Not every pre-Code film is a Scarface or Baby Face; some are only mediocre faces.


Sunday, June 24 2012

What It Means to Be Human: ‘Never Let Me Go’’

The film, Never Let Me Go, follows the book relatively well, although it eliminates some of the story, and isn't able to mirror the novel's careful and timed revelations about the mystery of Hailsham's students.


Sunday, May 13 2012

Systemic and Subjective: The Violence of ‘The International’ and the Global Financial Order

The weapons deals in The International and the back-door negotiations between corporate lobbies and Congress are two sides of the same coin; both use overwhelming systemic violence to further their ends.


Monday, May 7 2012

Jerks Are My Heroes, Thanks to ‘Jerks’ Like Steve Martin

My folks are probably still kicking themselves for taking a seven-year-old to see Steve Martin’s profane and ridiculous first film, The Jerk, because that was the day I gave up on strong, upstanding heroes and decided that I wanted to be like Navin Johnson.


Thursday, May 3 2012

In Defense of David Simon and the Legacy of ‘The Wire’

In light of David Simon's recent comments on its intent to 'stir actual shit', we revisit how important The Wire should be.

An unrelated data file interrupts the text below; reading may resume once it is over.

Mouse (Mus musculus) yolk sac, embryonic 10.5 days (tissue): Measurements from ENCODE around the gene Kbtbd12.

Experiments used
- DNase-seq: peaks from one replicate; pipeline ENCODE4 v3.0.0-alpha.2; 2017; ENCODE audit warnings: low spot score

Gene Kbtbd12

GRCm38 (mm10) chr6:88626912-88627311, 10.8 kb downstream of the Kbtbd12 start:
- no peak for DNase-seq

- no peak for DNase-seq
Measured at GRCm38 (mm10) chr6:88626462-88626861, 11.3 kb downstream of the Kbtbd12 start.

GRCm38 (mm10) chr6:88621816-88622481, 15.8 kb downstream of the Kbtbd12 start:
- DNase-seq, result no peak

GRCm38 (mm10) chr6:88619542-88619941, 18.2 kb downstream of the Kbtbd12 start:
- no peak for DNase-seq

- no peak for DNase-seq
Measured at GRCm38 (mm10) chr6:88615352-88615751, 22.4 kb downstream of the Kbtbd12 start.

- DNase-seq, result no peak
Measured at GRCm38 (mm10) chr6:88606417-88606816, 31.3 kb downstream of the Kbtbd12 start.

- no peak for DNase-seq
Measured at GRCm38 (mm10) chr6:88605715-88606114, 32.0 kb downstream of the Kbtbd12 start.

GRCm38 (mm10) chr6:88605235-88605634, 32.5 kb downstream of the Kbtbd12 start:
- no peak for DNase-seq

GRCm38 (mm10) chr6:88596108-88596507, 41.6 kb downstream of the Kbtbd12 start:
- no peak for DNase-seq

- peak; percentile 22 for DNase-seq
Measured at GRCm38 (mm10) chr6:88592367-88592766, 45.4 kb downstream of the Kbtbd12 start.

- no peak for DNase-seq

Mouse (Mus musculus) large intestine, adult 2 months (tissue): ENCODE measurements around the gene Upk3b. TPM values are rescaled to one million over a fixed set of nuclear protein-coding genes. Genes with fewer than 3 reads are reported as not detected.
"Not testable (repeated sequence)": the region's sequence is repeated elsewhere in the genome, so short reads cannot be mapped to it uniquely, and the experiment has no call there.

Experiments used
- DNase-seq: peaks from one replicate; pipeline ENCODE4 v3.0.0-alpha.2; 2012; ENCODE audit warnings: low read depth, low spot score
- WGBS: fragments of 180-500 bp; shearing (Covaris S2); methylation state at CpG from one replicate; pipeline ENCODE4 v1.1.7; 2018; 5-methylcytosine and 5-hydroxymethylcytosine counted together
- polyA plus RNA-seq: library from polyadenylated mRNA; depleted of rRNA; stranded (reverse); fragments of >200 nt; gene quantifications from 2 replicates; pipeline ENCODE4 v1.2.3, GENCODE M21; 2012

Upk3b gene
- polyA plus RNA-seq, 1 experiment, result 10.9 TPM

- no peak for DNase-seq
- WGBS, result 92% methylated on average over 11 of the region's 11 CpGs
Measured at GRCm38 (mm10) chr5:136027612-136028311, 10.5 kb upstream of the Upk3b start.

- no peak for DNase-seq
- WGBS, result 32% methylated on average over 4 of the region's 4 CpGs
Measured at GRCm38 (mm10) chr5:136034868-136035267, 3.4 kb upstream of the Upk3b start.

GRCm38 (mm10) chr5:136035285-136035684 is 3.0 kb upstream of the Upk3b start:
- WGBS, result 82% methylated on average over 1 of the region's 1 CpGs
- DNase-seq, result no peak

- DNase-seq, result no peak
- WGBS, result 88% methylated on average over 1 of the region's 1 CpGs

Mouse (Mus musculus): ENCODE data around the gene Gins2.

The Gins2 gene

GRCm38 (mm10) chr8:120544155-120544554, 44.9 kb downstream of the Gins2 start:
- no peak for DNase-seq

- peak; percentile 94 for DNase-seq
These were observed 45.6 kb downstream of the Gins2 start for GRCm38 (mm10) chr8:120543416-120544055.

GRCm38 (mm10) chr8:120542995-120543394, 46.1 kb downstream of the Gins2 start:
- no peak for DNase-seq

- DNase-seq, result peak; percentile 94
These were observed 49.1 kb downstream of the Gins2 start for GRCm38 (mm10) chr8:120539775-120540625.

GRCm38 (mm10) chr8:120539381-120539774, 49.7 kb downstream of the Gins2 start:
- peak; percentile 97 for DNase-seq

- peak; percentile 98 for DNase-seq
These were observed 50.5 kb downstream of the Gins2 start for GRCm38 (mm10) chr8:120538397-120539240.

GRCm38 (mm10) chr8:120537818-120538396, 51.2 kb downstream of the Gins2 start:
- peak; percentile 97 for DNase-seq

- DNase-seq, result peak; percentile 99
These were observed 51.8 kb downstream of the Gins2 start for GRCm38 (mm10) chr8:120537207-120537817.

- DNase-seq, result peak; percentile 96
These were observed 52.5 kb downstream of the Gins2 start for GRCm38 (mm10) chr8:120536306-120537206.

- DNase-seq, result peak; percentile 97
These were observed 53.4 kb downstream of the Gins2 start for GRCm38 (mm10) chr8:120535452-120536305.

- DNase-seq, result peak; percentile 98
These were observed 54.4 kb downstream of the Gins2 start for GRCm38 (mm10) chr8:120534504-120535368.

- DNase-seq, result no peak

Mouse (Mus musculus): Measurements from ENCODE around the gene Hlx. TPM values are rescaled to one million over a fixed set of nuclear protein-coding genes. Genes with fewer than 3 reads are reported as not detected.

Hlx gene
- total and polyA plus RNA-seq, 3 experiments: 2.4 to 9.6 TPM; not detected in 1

Wednesday, April 25 2012

‘Lord of the Flies’ Still Reigns

Fear and brutality inherent in the human condition and the drive to survive are themes that have never gone out of fashion. The stakes get even higher when those involved are children, and that's obviously a big seller.


Tuesday, April 24 2012

For Your Smoking Pleasure

Love and hate. Success and failure. Life and death. Cigarettes. You could get addicted to Brian Dooley's The Smoking Room.


Sunday, March 25 2012

The Cost of Success: When Lives Intersect With Fame

The Swell Season is one of the most intimate fly-on-the-wall peeks at the effects of stardom on two people at two very different points in their lives. It’s arguably the most accomplished music documentary of its kind since D.A. Pennebaker’s Don’t Look Back.


Thursday, March 8 2012

Agitprop to Occupy My Time: ‘In Time’ for the Revolution

If fiction and reality could merge, the hero of the film In Time would benefit from listening to Real Time with Bill Maher, who said to the Occupy movement, "When you occupy anything for too long people do get pissed off."


Wednesday, March 7 2012

Identity and Desire: The Search for Emotional Realism in Cinema

The manifestation of jealousy and desire is subtle. It develops over time, and if set off, the act of aggression may just as likely be one of attachment and ardor.


//Blogs

Authenticity Issues and the New Intimacies

// Marginal Utility

"The social-media companies have largely succeeded in persuading users of their platforms' neutrality. What we fail to see is that these new identities are no less contingent and dictated to us then the ones circumscribed by tradition; only now the constraints are imposed by for-profit companies in explicit service of gain.

READ the article